# Confirmation Communication. One of the issues we had as artists was with the sign ups. Upon entering the system, and paying the fee, we received no other information on if we were in. In theory, if you were able to pay you were in, otherwise, you could add yourself to a waitlist. A simple copy/paste email of "you are in" would have been FAB-U-LOUS. For people who complain that we as artists are extra needy, it's little things like this that will keep us from hounding you. We just need to know if we're in, so we can then plan travel and booths. 30 minutes of copy paste emails will save you WEEKS of headaches.
Also, can we go back to using forums? Facebook is too chaotic. I kept seeing the same question REPEATEDLY, and people don't like to search for terms. I may be old, but forums at least keep threads alive. I like the Facebook group for meeting and chatting with the other artists though, so it's not all bad.
# Artist Badges for All. It's kind of a minor thing, but we desperately need specified helper and/or artist badges to be provided to those helpers we've designated. Your door guards were doing a great job making sure only artists got back in during closed hours, but that also unfortunately prevented some of our helpers from getting back to us! My helper only got back in because he was wearing a very recognizable Spooky Hat and had talked to the door guard before he left. I don't know WHY the department wasn't given more artist badges, but please, can you make our helpers be able to access the hall with us?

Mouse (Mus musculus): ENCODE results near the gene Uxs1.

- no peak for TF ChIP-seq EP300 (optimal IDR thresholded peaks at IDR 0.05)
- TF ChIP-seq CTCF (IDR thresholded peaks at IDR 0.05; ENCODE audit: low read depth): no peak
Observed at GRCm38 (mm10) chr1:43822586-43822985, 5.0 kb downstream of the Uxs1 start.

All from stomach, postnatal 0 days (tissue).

# ROWS rows rows (row your boat!). I can't stress enough how terrible corner booths are. Not only were the tables shortened (we were told they were 8 ft, but ended up getting 6 ft, to which I didn't care as much about that as I did losing all my backspace), but 60% of the booths were corners. Which meant 60% of artists were sharing a back area with another person. We were stepping all over each other, and I really want to know why the fire marshal thought that set up was a good idea. We were expanding our displays accidentally over each other's space, in a desperate fight to be seen. So many went taller.
If you maintain the same set up of dealers, I may suggest having the artist alley mimic the rows that the dealers were placed in? In a way, we'd all look somewhat uniform and the patrons could float between the sections, without hitting a strange wall of odd set ups and getting lost in a maze.
WOULD I ATTEND AGAIN?
Maybe in future years. I am actually planning on taking a year off from this particular alley unless any major changes occur.
It really comes down to the fact I retained a lot of stress from the show. Whether it was pre-con drama, at-con drama, post-con drama, as well as lack of communication and answers or poor set ups, I maintained more stress than I normally have for conventions. I wish the show the best for the future, and I hope to return at a later year!